The presenters and their topics:

Make Certain Your Estate Plan Works as Everything Else Changes

Richard S. Land, Attorney

As everything around you changes, you may not recognize the impact the changes have on your estate plan.

Laws change; your health and financial condition change; the health and financial condition of your beneficiaries change; maybe your beneficiary designations change as your assets change; and the fates of the people you are depending on to act as your Executors, Trustees, agents under a power of attorney and health care representatives change.

Attorney Richard S. Land will discuss how to make certain that such changes will not interfere with, or totally disrupt, your estate plan.

Preserving Autonomy as Independence Declines

Alyson R. Marcucio, Attorney

How do you plan to maintain autonomy as your independence declines?

To help guide our clients, last year we invited Attorney Alyson R. Marcucio to join us as a Member of the firm after an exhaustive search for an attorney with her skills, knowledge and experience performing long-term care and estate planning services for seniors and the chronically disabled.

Alyson’s presentation will cover planning techniques designed to preserve autonomy as independence declines with aging including home care options, resources available to help create and maintain a safe home environment, planning techniques to maintain control through properly prepared trust agreements, powers of attorney and health care directives, and the relationships necessary to protect your independence when you are most vulnerable.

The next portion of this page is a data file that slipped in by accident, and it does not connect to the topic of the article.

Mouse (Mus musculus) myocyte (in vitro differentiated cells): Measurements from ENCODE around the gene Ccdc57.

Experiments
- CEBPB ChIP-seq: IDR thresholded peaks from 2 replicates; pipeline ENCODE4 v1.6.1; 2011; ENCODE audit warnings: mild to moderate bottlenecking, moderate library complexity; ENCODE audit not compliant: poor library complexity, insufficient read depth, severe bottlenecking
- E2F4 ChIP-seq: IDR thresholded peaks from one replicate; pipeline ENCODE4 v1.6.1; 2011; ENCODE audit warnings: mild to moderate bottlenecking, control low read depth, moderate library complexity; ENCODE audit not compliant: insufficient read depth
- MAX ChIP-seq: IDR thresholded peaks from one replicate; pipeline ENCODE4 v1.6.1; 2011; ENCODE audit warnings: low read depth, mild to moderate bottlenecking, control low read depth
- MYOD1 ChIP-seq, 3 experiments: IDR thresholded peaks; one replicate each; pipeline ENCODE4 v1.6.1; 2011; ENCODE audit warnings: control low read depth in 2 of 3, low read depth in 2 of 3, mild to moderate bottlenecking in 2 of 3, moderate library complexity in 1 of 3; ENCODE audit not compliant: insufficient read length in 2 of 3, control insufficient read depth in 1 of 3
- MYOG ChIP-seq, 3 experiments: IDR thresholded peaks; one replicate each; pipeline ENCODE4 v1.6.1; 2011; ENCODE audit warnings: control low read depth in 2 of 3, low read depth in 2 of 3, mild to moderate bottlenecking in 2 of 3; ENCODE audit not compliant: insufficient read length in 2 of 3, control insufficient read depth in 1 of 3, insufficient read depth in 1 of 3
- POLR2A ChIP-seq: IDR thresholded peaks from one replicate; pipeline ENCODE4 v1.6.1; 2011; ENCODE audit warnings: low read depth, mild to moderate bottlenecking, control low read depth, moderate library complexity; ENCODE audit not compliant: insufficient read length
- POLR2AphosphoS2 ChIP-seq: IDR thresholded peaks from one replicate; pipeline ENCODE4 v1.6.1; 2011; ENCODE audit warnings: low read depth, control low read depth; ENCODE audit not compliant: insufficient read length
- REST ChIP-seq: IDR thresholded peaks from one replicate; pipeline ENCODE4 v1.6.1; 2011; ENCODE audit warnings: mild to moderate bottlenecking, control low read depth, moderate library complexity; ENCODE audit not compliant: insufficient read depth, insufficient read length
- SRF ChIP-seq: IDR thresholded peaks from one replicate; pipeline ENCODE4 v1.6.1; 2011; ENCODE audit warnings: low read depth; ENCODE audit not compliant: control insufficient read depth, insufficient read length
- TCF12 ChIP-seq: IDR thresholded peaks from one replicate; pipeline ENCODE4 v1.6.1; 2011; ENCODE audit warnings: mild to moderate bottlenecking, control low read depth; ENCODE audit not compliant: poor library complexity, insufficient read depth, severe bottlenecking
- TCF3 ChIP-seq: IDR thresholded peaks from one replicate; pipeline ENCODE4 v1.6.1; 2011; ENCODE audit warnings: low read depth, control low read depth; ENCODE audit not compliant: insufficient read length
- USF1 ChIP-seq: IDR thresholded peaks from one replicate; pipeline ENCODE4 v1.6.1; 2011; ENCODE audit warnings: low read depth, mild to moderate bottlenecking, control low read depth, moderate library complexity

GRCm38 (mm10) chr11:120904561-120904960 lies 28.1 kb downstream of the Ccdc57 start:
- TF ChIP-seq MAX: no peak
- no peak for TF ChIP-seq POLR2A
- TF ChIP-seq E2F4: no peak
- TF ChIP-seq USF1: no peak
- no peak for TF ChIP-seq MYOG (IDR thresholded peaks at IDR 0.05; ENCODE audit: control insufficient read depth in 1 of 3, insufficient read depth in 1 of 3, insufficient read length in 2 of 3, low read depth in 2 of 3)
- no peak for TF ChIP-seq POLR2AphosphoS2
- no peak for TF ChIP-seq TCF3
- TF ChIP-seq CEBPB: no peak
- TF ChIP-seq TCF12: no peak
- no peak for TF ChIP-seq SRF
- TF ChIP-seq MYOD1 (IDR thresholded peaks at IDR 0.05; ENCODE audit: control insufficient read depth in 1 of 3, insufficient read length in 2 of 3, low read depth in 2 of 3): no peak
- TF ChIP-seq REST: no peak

No Admission Charge

Our seminars are always strictly educational and well attended.  Space is limited so please let us know if you plan to attend.

Light snacks, desserts and beverages will be offered.

To register, click on this link: Seminar Registration..

Please join us at the Ethan Allen Hotel (21 Lake Avenue Ext., Danbury, CT) on October 5, 2017.

We look forward to seeing you.

Chipman Mazzucco
Attorneys at Law
Matrix Corporate Center
39 Old Ridgebury Road
Suite D-2
Danbury, CT 06810

Basic Estate Planning Video Updated for 2017

December 18, 2016

Richard S. Land, Attorney

To help you face your estate planning challenges, we have updated our Basic Estate Planning video presentation for 2017.  You can take a look at the video here (Basic Estate Planning Updated for 2017) or below.

Here is a very brief summary of what the videos cover:

Parts 1 and 2:  No matter where you live (or die), your estate plan can be destroyed if you don’t know the difference between probate property and non-probate property.  We cover this distinction in Part 1.  We also cover what a trust is and how a trust can help accomplish certain estate planning goals:  protecting assets from the beneficiary’s creditors and risks; asset management for a beneficiary who needs management help; estate tax reduction; and more.  We acknowledge that the unfortunate Connecticut estate tax exists (and many other states do not have an estate tax) but, in most cases, we can help with effective workarounds.  Part 2 covers Connecticut and federal estate taxes (also New York estate taxes) including how life insurance death benefits are taxed for estate tax purposes.